Harley-Davidson moves to close KC plant
About 800 workers will lose their jobs when Harley-Davidson Inc. closes its Kansas City motorcycle assembly plant in the fall of 2019
Tuesday’s announcement to investors was a complete surprise to employees, three fourths of whom are represented by one of two unions.
“They didn’t even give us a call ahead of time,” said Joe Capra, directing business agent for Local 778 of the International Association of Machinists & Aerospace Workers. “It is real devastation for these people who work here and work hard in the Kansas City area.”
The plant’s production is being shifted from the factory near Kansas City International Airport to one in York, Pa.
Layoffs are expected to begin mid-year, the company said. Laid-off salaried workers will receive severance and outplacement support information. Hourly employees are covered under the collective-bargaining agreements.
The company cited market conditions as the reason for the shutdown.
“This decision was made after very careful consideration of our manufacturing footprint and the appropriate capacity given the current business environment,” the company said in a written statement. “We are constantly evaluating capacity and our current U.S. capacity exceeds U.S. demand.”
The company expects to add 450 full-time, casual and contractor positions to its York facility, which will be expanded to support additional production.
Consolidation is expected to begin immediately, the company said.
The announcement came as Harley-Davidson reported its fourth quarter and year-end financial results. The motorcycle manufacturer said its worldwide retail motorcycle sales were down 6.7 percent in 2017 when compared to the previous year.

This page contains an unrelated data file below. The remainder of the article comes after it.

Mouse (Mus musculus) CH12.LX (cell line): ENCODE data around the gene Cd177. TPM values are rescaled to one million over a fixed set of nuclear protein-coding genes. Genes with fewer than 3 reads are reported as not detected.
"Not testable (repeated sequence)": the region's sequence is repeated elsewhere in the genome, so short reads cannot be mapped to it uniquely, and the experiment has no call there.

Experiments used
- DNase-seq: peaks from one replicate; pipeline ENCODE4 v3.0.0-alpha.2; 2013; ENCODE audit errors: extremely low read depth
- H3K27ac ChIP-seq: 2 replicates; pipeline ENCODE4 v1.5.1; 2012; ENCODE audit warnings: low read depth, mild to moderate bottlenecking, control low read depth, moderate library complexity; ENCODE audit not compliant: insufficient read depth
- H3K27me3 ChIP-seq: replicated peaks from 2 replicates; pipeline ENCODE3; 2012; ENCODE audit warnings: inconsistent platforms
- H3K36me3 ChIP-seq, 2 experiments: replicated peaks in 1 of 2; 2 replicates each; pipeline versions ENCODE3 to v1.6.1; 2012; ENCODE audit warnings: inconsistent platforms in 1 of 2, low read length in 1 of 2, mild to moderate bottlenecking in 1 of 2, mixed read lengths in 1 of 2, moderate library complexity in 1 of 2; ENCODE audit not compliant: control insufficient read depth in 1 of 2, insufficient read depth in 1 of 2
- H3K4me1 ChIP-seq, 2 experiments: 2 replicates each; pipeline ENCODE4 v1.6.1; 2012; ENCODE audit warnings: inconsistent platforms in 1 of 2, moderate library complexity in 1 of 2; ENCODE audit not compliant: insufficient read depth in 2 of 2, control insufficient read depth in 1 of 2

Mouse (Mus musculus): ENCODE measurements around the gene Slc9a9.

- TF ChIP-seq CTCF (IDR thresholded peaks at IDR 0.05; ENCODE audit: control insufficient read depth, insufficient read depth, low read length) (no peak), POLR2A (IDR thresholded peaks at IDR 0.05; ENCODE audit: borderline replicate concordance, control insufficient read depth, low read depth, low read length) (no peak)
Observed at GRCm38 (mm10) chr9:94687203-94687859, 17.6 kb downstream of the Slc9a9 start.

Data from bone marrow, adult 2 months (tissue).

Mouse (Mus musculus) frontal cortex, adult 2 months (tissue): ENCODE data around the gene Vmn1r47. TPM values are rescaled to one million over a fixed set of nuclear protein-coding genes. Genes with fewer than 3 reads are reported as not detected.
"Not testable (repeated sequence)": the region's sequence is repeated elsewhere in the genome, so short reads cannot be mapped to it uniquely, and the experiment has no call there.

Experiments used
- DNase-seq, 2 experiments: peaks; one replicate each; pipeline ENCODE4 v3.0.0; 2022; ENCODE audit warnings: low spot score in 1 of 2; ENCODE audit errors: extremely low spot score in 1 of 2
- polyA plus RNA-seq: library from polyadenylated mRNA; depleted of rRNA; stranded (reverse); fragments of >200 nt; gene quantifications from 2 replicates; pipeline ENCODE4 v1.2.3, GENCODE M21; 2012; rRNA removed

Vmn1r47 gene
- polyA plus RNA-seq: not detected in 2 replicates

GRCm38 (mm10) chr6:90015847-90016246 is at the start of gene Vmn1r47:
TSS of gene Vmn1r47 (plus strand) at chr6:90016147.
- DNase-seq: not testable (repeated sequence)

The drop was more pronounced in this country, with U.S. sales down 8.5 percent, compared with a 3.9 percent drop overseas.
Percentage drops in the fourth quarter were even worse, with overall sales down 9.6 percent U.S. retail motorcycle sales down 11.1 percent.
Harley-Davidson stock fell 8 percent on the news to close at $50.84 per share.
The company said it is closing the Kansas City plant to improve manufacturing operations and cost structure.
“This was a decision we did not take lightly,” the company said. “The Kansas City plant has been assembling Harley-Davidson motorcycles since 1997, and our employees will leave a great legacy of quality, pride and manufacturing leadership. We are grateful to them and the Kansas City community for their many years of support and their service to our dealers and our riders.”
It is a stunning end to what was at the time a glorious beginning when Harley announced in 1996 that it was putting down roots here.
Kansas City beat out 30 other cities in 10 states in a months-long competition.
Then-Mayor Emanuel Cleaver called it “a once-in-a-century catch for Kansas City.”
It came at an opportune moment. The Kansas City area was then in the midst of a several years of disappointments that would see the area lose the headquarters of the NCAA, the Big 12 athletic conference headquarters and the annual FFA convention.
Winning the Harley plant mitigated the blows somewhat.
But that success did not come cheap. Area leaders said the $85 million to $100 million assembly plant was well worth the initial $6.4 million-incentive package that the state, city and Platte County offered. Those tax credits and other subsidies would over time grow by tens of millions of dollars.
The plant went onto produce the Softail, Sportster and Street motorcycles.